$30 car tabs on hold, again
Seattle, King County seek emergency injunction after AGO Ferguson fails to file response
March 26, 2020
SEATTLE - The city of Seattle and King County continued their lawsuit against the electorate earlier this week by requesting an emergency extension of an injunction blocking implementation.
The measure, approved by voters statewide on Nov. 5, would have generally capped vehicle licensing tabs and taxes at $30 for more non-commercial vehicles.
I-976 was supposed to go into effect Dec. 5, but has been held up by the city of Seattle and King County officials who have filed suit to prevent its implementation. The measure had a second chance to go into effect Friday, March 27, but Seattle and King County filed for an emergency extension of the injunction in King County Superior Court.
Judge Marshall Ferguson, who initially granted the injunction then lifted it, granted the extension until such time as the state Supreme Court rules on the measure.
"None of us will be getting $30 tabs," initiative proponent and gubernatorial candidate Tim Eyman said Friday. "It was supposed to happen; it didn't."
Eyman further blamed the delay in implementation on State Attorney General Bob Ferguson, who failed to file a response to King County and Seattle until 9 a.m. Friday, giving Seattle and King County time to draft their motion for an emergency extension.
"I am beyond furious," Eyman said Friday after learning of the shenanigans.
Eyman said that had Attorney General Ferguson filed his motion Wednesday in a timely fashion, the state Supreme Court would've been required to take up any emergency extension, rather than a King County judge."
Eyman has long held that Judge Ferguson's involvement in the case is a conflict of interest and that the case should've be moved to a neutral county.
"So, the voters overwhelmingly passed our initiative that a King County judge has thoroughly examined and determined to be constitutional, but it will be prevented from taking effect for at least another year because of one person: AG Bob Ferguson," Eyman said.
While Attorney General Ferguson was sitting on the sidelines, another attorney was acting on behalf of the electorate.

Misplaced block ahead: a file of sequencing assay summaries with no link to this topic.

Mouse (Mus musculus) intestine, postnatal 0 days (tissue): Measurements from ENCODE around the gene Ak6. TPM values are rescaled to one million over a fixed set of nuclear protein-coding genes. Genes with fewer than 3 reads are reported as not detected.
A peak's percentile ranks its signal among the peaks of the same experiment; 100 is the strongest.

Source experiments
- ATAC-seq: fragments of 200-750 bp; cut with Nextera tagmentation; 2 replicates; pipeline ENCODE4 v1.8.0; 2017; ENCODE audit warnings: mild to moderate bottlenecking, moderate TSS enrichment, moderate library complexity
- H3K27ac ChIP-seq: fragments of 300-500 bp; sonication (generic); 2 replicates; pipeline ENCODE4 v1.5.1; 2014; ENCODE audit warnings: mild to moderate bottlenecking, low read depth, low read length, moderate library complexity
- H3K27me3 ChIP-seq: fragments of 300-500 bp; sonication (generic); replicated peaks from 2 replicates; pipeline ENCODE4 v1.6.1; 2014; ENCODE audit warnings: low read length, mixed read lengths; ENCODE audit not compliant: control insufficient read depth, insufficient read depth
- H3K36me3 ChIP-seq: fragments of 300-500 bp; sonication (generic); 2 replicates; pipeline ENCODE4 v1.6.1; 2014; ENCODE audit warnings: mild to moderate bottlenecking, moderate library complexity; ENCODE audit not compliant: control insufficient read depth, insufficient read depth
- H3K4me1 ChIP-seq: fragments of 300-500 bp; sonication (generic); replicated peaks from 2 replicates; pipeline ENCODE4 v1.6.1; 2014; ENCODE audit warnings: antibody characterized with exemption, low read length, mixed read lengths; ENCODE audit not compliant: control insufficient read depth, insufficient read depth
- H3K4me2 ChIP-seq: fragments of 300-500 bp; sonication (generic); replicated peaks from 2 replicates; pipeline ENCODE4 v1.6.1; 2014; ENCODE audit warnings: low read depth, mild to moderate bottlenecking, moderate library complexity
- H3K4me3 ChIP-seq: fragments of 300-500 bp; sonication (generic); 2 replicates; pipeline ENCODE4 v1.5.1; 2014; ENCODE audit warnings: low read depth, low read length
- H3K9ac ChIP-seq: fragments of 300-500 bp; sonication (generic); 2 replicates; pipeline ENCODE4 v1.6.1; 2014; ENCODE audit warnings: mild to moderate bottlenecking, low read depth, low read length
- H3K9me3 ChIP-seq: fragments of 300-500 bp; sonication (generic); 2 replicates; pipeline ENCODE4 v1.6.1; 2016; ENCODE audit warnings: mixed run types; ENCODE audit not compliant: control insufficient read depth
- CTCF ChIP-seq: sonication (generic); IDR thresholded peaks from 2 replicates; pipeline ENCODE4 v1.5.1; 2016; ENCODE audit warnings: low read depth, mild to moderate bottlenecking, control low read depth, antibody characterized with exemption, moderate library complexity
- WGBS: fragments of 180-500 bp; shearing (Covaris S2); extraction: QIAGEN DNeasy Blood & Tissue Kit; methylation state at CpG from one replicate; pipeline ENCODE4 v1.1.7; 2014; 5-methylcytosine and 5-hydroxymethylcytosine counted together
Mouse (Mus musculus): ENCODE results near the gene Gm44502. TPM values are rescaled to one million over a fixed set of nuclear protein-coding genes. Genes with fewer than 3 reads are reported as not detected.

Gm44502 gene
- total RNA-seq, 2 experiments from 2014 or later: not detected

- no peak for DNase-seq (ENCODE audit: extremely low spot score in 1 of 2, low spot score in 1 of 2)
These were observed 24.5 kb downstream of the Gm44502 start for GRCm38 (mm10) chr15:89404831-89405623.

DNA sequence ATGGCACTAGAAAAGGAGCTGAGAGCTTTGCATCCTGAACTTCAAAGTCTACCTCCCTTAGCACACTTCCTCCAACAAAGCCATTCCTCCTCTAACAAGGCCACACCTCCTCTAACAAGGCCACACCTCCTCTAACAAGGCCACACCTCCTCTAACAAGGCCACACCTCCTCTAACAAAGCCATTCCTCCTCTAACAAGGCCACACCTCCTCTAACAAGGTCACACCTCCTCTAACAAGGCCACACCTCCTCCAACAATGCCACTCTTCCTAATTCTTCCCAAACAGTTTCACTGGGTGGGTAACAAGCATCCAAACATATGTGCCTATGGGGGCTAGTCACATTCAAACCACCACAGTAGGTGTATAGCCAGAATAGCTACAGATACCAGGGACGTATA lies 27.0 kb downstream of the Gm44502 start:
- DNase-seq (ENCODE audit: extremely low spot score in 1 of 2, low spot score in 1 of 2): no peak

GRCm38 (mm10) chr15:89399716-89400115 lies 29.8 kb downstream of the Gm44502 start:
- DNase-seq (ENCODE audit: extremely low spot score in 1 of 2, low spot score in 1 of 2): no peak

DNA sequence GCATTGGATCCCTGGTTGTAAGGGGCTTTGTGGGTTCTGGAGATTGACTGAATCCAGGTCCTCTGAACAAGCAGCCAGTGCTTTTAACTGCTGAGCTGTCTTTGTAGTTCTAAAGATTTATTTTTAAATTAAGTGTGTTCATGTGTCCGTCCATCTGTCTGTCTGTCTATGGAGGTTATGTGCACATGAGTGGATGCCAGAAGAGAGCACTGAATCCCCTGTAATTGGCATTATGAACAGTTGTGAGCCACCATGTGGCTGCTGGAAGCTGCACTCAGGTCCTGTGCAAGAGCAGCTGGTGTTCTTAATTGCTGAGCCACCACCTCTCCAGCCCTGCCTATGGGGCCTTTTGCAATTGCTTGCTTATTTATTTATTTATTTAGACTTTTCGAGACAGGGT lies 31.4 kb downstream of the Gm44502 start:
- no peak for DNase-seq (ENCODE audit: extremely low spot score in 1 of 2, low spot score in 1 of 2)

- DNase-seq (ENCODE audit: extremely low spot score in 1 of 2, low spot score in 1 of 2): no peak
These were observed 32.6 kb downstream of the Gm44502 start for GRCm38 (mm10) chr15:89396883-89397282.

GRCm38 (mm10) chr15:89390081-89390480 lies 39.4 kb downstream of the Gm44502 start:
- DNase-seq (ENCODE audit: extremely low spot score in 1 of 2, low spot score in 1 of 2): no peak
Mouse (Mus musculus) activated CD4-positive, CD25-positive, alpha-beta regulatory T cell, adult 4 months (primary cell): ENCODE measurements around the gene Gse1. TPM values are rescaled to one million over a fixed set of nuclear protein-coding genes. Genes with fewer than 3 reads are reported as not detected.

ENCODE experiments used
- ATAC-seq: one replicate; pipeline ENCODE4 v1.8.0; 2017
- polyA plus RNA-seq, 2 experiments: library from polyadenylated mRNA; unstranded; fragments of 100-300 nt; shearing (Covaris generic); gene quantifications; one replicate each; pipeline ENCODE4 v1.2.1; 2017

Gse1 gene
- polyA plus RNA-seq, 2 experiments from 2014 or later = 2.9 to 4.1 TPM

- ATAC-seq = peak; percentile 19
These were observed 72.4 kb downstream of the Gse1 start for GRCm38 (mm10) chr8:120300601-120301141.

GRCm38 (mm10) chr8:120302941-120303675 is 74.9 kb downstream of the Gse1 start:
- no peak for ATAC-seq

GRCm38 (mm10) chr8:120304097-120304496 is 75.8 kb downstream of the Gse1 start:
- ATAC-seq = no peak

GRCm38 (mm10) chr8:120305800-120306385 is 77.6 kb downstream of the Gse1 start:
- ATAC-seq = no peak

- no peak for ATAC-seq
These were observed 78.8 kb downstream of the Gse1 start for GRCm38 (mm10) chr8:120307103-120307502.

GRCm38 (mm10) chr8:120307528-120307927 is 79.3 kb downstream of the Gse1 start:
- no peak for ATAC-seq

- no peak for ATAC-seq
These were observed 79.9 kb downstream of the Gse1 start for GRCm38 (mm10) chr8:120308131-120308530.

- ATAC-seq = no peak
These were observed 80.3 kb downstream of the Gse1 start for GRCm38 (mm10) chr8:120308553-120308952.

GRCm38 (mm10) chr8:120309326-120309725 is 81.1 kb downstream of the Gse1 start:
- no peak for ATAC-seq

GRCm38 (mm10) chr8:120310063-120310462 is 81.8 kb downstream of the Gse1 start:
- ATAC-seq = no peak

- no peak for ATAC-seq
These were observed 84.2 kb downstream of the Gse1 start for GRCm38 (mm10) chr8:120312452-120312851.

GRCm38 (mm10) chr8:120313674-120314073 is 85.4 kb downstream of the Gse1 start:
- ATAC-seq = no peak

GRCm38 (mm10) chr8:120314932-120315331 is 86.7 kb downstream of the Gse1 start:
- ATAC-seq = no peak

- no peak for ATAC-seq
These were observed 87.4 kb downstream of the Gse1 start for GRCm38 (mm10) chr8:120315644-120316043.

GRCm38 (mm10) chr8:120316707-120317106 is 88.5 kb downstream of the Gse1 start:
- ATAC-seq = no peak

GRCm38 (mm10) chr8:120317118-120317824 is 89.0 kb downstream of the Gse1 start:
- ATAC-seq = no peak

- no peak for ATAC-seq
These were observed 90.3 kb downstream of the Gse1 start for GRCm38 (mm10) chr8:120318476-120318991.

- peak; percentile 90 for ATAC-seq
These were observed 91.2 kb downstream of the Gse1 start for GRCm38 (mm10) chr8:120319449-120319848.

Stephen Pidgeon filed on behalf of the electorate, including Franklin County Commissioner Clint Didier, who personally intervened in the lawsuit on behalf of his constituents when his colleagues, Commissioners Brad Peck and Robert "Bob" Koch, refused to do so at the county level.
While Peck called intervening "illegal," the Pierce County
Pidgeon cited Judge Ferguson himself in trying to halt any emergency order from being issued.
In an email last week to the attorneys involved in the case obtained by Free Press Publishing, Judge Ferguson said, "Almost overnight, thousands of Washington residents have lost jobs due to the public health crisis. Ongoing, sizable job losses are predicted for the near future. Washington residents continue to receive invoices from the state requiring them to pay motor vehicle license fees and taxes, some of which might not be collectible were I-976 to be implemented."
Ferguson said those fees and taxes "might be substantial" and in the "hundreds of dollars."
"For some Washington residents who have just lost their jobs, who now face grave financial peril, receiving a car tab invoice that they can no longer afford could plunge them into dire straits or force them into harsh dilemmas," he wrote.
Pidgeon also acknowledged the governmental agencies suing the voters could also face financial consequences.
"Nonetheless, given the potential financial impact to Washingtonians during a time of swift, unprecedented economic disruption, this court should allow the trial court to proceed ... and allow the lifting of the suspension of the preliminary injunction, which has already been vacated," Pidgeon wrote in his brief.